legal blog

Illinois Lawmakers on Stricter Laws in Distracted Driving Cases

Written by Jared Staver

Read Jared's Bio

Jared Staver is a Personal Injury Lawyer based in Chicago, Illinois and has been practicing law for over 20 years.

Jared Staver

CATEGORY: Auto Accidents, Bus Accidents, Personal Injury, Truck Accidents


With the rise of personal electronic devices, entertainment systems, and smartphones, distracted driving accidents have increased significantly throughout the last decade. In Illinois, legislators have recently pushed for stricter laws to limit driving distractions, as well as campaigns to educate drivers about new restrictions. For example, in 2014, Illinois implemented a statewide ban on the use of handheld cellphones while driving. It also specifically prohibits texting and driving, a common issue for inexperienced, teenage drivers.

Distracted driving contributes to over a million car accidents and thousands of fatal crashes per year. Consequently, lawmakers are continuously making revisions to help reduce the accident rate. Most recently, State Representative Robert Martwick has advocated for prison term sentences for distracted drivers who cause fatalities. House Bill 3487 would elevate the offense from a Class 4 to a Class 2 Felony.

Current Illinois Distracted Driving Laws

As an Illinois driver, you should be aware of existing traffic laws, and stay up-to-date on potential changes. According to 625 ILCS 5/12-610.2, current restrictions on distracted driving include:

  1. It is illegal to use any and all handheld electronic devices while driving.

  2. It is illegal to compose, send, or read an electronic message while driving.

  3. All cellphone use is prohibited while driving in a school zone or highway construction zone.

  4. All cellphone use is prohibited for novice drivers under 19 years of age.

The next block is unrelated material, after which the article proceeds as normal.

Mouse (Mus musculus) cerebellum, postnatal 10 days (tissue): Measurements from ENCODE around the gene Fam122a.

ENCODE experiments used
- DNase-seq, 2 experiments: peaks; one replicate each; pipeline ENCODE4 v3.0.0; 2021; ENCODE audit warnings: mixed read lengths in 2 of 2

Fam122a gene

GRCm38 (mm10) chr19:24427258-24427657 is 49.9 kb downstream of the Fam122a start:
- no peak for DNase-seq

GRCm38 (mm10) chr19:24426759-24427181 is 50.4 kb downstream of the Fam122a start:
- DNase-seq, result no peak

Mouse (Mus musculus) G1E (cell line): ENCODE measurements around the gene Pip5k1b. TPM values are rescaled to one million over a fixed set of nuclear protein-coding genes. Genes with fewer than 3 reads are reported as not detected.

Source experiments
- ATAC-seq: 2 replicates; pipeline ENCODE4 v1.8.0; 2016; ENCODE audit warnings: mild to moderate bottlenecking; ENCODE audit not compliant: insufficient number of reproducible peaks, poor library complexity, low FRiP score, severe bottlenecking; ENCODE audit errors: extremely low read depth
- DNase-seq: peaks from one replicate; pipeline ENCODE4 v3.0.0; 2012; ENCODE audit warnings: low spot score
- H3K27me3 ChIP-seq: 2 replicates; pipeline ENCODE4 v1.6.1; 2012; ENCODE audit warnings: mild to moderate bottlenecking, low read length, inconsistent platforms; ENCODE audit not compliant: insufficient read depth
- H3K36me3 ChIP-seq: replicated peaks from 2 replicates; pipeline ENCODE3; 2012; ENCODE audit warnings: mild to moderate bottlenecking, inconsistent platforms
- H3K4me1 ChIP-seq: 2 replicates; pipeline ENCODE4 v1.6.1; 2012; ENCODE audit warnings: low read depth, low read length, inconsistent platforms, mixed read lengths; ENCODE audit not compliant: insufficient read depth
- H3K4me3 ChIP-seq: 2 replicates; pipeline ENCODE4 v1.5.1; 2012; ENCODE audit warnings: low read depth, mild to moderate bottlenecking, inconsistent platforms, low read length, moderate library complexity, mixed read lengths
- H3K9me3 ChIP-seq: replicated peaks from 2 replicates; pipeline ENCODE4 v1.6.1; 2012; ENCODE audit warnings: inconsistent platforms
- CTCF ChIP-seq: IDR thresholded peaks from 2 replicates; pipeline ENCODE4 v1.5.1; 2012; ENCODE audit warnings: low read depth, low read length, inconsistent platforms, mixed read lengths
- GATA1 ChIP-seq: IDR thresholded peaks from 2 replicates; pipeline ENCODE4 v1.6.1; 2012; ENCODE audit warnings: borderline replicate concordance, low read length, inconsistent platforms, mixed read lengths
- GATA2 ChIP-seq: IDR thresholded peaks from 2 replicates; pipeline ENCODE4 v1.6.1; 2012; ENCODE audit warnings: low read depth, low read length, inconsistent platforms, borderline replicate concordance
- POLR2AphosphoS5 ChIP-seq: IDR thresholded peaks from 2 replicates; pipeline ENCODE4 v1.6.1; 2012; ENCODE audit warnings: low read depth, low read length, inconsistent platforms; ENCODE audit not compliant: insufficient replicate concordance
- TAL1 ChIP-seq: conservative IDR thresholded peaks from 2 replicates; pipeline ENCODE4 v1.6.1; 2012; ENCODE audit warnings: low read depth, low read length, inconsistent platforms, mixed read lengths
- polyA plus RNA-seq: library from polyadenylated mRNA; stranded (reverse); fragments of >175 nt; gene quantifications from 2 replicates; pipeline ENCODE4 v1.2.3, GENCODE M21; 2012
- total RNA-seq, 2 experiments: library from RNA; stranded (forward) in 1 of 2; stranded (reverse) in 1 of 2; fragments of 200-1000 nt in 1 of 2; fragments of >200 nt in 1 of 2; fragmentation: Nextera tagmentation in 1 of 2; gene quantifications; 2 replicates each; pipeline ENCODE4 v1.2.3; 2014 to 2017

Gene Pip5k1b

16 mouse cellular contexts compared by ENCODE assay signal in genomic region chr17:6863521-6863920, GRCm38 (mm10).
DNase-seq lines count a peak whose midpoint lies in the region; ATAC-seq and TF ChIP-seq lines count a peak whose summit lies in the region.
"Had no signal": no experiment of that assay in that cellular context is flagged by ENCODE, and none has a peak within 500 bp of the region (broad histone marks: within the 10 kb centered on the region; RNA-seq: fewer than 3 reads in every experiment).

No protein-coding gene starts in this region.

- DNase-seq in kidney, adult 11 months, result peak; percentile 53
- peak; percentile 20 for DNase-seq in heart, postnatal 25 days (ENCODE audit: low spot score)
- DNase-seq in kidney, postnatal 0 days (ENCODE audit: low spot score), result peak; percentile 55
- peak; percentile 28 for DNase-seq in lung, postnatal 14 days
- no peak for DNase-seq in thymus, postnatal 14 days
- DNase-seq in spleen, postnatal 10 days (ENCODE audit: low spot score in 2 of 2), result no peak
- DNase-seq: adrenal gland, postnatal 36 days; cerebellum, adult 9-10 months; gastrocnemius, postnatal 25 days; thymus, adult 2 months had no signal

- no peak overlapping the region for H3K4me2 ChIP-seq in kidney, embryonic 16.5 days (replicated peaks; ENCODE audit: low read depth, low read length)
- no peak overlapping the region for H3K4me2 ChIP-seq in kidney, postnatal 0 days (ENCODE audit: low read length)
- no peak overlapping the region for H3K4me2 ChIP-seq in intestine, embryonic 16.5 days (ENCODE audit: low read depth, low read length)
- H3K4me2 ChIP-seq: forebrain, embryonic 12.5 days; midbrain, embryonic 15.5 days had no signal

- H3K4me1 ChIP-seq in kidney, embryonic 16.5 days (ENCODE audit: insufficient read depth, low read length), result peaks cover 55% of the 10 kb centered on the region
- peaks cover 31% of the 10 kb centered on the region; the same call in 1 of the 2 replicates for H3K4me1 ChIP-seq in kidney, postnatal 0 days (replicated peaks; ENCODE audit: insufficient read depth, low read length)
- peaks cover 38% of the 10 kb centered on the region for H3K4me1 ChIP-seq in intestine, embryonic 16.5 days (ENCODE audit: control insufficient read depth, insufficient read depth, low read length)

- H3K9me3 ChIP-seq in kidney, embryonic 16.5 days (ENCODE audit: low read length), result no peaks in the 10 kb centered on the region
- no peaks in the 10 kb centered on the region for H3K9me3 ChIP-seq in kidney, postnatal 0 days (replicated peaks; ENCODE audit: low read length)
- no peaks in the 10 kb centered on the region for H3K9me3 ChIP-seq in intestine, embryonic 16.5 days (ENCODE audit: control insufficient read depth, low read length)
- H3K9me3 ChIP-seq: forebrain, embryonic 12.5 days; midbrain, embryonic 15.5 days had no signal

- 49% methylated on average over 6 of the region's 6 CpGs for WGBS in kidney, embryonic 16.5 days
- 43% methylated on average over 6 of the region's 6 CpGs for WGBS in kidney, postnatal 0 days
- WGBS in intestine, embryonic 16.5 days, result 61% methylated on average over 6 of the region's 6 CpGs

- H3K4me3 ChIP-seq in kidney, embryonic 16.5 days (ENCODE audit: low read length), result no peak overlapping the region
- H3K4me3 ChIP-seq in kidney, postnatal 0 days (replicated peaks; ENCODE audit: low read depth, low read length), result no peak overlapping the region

The exceptions are:

  1. You are allowed to use hands-free technology such as Bluetooth, headset, or voice activation.

  2. You are allowed to text and drive for the sole purpose of reporting an emergency and communicating with emergency personnel.

  3. You are allowed to use electronic communication devices while parked on the shoulder of a roadway.

  4. You are allowed to use electronic communication devices while normal traffic is being obstructed, and your transmission is in neutral or park.

Because Illinois’ distracted driving laws are considered ‘primary laws,’ a police officer can pull you over and issue a citation if he witnesses an offense. Violators can face hefty fines, and more severe consequences in the event of a car accident.

When The Chicago Auto Accident Injury Attorneys from Staver Accident Injury Lawyers, P.C. Can Help

Unfortunately, even with stricter laws in place, distracted driving continues to cause tragic accidents. If you or someone you love suffered a car accident injury due to a distracted driver, you may be looking to explore your legal options. The experienced Chicago auto accident injury attorneys at Staver Accident Injury Lawyers, P.C. can help guide you through the Illinois legal process, and offer the support that you need to fully recover.

We understand that a serious car accident can negatively impact your health, family situation, and finances. That’s why, at Staver Accident Injury Lawyers, P.C., our Chicago auto accident injury attorneys strive to fight for the maximum compensation that every victim deserves. In the past, our clients have received compensation for accident-related medical expenses, lost wages, car repair bills, and other damages. Find out more about how we can help you and your family by scheduling a free, one-on-one session with a knowledgeable personal injury attorney today when you call (312) 236-2900.

Free Consultation
(312) 236-2900
(312) 236-2900